There's no doubt that money can be made by owning shares of unprofitable businesses. For example, although Amazon.com made losses for many years after listing, if you had bought and held the shares since 1999, you would have made a fortune. Nonetheless, only a fool would ignore the risk that a loss making company burns through its cash too quickly.
So, the natural question for Asanko Gold (TSE:AKG) shareholders is whether they should be concerned by its rate of cash burn. In this report, we will consider the company's annual negative free cash flow, henceforth referring to it as the 'cash burn'. First, we'll determine its cash runway by comparing its cash burn with its cash reserves.
How Long Is Asanko Gold's Cash Runway?
You can calculate a company's cash runway by dividing the amount of cash it has by the rate at which it is spending that cash. In December 2019, Asanko Gold had US$31m in cash, and was debt-free. Looking at the last year, the company burnt through US$8.8m. Therefore, from December 2019 it had 3.5 years of cash runway. There's no doubt that this is a reassuringly long runway. The image below shows how its cash balance has been changing over the last few years.
How Is Asanko Gold's Cash Burn Changing Over Time?
Because Asanko Gold isn't currently generating revenue, we consider it an early-stage business. Nonetheless, we can still examine its cash burn trajectory as part of our assessment of its cash burn situation. The 57% reduction in its cash burn over the last twelve months may be good for protecting the balance sheet but it hardly points to imminent growth. While the past is always worth studying, it is the future that matters most of all. So you might want to take a peek at how much the company is expected to grow in the next few years.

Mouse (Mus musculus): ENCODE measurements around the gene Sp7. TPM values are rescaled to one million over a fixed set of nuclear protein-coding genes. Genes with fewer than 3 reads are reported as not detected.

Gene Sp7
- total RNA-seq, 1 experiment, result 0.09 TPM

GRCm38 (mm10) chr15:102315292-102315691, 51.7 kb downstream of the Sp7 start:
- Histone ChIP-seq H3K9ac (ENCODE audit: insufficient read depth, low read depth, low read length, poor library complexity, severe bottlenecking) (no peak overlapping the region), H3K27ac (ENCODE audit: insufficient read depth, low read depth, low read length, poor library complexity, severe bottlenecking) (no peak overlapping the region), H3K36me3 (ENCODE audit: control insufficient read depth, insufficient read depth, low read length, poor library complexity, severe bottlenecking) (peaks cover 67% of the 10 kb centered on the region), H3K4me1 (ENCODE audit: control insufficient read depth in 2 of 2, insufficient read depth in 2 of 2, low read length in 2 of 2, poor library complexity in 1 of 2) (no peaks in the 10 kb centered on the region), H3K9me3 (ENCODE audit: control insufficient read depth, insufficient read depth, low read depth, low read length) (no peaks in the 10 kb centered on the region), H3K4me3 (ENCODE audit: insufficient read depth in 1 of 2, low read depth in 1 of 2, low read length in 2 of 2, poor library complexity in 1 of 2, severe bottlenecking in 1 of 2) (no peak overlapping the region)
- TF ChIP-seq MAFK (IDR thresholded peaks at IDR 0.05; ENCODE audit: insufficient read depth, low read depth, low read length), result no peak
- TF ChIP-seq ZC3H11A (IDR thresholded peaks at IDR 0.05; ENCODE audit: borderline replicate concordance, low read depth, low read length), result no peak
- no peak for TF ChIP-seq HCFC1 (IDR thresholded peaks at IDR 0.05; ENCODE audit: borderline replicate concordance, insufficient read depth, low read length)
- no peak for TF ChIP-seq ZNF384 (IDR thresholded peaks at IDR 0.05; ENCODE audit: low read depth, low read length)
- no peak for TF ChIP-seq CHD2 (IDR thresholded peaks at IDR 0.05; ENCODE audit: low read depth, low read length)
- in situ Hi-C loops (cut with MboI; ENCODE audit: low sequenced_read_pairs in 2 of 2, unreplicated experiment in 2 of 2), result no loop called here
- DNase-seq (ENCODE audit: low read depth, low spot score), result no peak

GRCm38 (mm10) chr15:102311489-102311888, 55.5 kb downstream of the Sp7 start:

Can Asanko Gold Raise More Cash Easily?
There's no doubt Asanko Gold's rapidly reducing cash burn brings comfort, but even if it's only hypothetical, it's always worth asking how easily it could raise more money to fund further growth. Issuing new shares, or taking on debt, are the most common ways for a listed company to raise more money for its business. One of the main advantages held by publicly listed companies is that they can sell shares to investors to raise cash to fund growth. By comparing a company's annual cash burn to its total market capitalisation, we can estimate roughly how many shares it would have to issue in order to run the company for another year (at the same burn rate).
Since it has a market capitalisation of US$206m, Asanko Gold's US$8.8m in cash burn equates to about 4.3% of its market value. Given that is a rather small percentage, it would probably be really easy for the company to fund another year's growth by issuing some new shares to investors, or even by taking out a loan.
Is Asanko Gold's Cash Burn A Worry?
It may already be apparent to you that we're relatively comfortable with the way Asanko Gold is burning through its cash. For example, we think its cash runway suggests that the company is on a good path. And even its cash burn reduction was very encouraging. After considering a range of factors in this article, we're pretty relaxed about its cash burn, since the company seems to be in a good position to continue to fund its growth. Notably, our data indicates that Asanko Gold insiders have been trading the shares. You can discover if they are buyers or sellers by clicking on this link.
Of course, you might find a fantastic investment by looking elsewhere. So take a peek at this free list of interesting companies, and this list of stocks growth stocks (according to analyst forecasts)
If you spot an error that warrants correction, please contact the editor at email@example.com. This article by Simply Wall St is general in nature. It does not constitute a recommendation to buy or sell any stock, and does not take account of your objectives, or your financial situation. Simply Wall St has no position in the stocks mentioned.
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